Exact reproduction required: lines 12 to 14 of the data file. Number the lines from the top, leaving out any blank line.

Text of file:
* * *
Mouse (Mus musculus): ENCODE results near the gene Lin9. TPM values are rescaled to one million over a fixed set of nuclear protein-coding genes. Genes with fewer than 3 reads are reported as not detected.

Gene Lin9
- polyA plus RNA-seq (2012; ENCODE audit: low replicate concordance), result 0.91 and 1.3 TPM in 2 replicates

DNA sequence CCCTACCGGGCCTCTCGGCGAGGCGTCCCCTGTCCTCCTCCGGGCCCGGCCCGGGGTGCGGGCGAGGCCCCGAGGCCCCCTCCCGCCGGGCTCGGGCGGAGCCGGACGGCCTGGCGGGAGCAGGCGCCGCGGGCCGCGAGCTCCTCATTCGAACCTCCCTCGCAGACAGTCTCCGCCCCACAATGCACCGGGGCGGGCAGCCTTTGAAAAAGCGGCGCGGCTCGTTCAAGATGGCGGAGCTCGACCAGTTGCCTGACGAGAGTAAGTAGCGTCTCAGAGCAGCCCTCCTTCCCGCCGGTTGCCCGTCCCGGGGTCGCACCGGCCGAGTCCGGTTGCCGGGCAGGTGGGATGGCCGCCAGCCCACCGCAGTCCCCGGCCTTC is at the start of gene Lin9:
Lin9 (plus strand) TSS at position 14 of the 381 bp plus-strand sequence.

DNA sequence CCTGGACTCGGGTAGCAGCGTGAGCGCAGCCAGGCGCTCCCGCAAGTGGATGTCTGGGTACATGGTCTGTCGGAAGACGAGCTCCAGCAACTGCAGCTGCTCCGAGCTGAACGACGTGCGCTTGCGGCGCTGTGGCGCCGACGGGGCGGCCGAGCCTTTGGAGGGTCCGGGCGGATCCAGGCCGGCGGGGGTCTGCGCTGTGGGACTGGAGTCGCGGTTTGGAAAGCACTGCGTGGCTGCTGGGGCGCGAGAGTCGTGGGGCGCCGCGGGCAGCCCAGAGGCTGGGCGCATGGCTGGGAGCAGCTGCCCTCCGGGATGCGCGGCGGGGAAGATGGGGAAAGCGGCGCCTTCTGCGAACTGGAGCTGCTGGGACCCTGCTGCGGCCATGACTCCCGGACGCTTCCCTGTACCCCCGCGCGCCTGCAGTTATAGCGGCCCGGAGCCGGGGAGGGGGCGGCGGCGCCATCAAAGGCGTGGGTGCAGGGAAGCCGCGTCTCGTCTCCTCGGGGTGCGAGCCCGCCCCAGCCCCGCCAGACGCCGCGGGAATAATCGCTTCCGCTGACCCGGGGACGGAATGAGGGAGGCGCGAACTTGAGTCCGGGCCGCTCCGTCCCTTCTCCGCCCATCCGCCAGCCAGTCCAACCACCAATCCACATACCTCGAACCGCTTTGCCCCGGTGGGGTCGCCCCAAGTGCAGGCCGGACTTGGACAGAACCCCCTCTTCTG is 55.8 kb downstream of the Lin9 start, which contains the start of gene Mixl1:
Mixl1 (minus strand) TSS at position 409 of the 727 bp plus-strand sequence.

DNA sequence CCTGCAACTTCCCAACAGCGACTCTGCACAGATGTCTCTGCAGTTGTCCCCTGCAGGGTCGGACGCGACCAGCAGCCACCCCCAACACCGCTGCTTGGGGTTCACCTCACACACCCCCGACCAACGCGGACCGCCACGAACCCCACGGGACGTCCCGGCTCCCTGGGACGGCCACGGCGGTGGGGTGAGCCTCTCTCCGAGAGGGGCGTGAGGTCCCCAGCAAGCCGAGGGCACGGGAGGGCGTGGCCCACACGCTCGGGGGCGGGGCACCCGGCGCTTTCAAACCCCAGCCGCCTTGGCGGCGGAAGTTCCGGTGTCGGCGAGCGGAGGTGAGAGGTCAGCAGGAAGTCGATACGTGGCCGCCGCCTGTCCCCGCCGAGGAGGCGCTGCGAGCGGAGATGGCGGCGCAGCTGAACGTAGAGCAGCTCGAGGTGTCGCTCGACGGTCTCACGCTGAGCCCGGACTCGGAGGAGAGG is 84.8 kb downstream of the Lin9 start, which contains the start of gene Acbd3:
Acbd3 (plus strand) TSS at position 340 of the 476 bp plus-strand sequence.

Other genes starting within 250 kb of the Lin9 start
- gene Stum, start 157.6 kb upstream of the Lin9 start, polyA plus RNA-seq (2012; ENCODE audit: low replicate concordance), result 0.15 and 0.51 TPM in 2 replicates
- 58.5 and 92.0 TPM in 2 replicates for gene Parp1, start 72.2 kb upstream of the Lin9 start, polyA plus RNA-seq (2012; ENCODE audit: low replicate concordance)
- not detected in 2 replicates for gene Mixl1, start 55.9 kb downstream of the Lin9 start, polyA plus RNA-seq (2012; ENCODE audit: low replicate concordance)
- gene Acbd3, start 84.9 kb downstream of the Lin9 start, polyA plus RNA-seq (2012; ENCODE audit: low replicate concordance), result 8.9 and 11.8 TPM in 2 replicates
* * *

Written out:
- 58.5 and 92.0 TPM in 2 replicates for gene Parp1, start 72.2 kb upstream of the Lin9 start, polyA plus RNA-seq (2012; ENCODE audit: low replicate concordance)
- not detected in 2 replicates for gene Mixl1, start 55.9 kb downstream of the Lin9 start, polyA plus RNA-seq (2012; ENCODE audit: low replicate concordance)
- gene Acbd3, start 84.9 kb downstream of the Lin9 start, polyA plus RNA-seq (2012; ENCODE audit: low replicate concordance), result 8.9 and 11.8 TPM in 2 replicates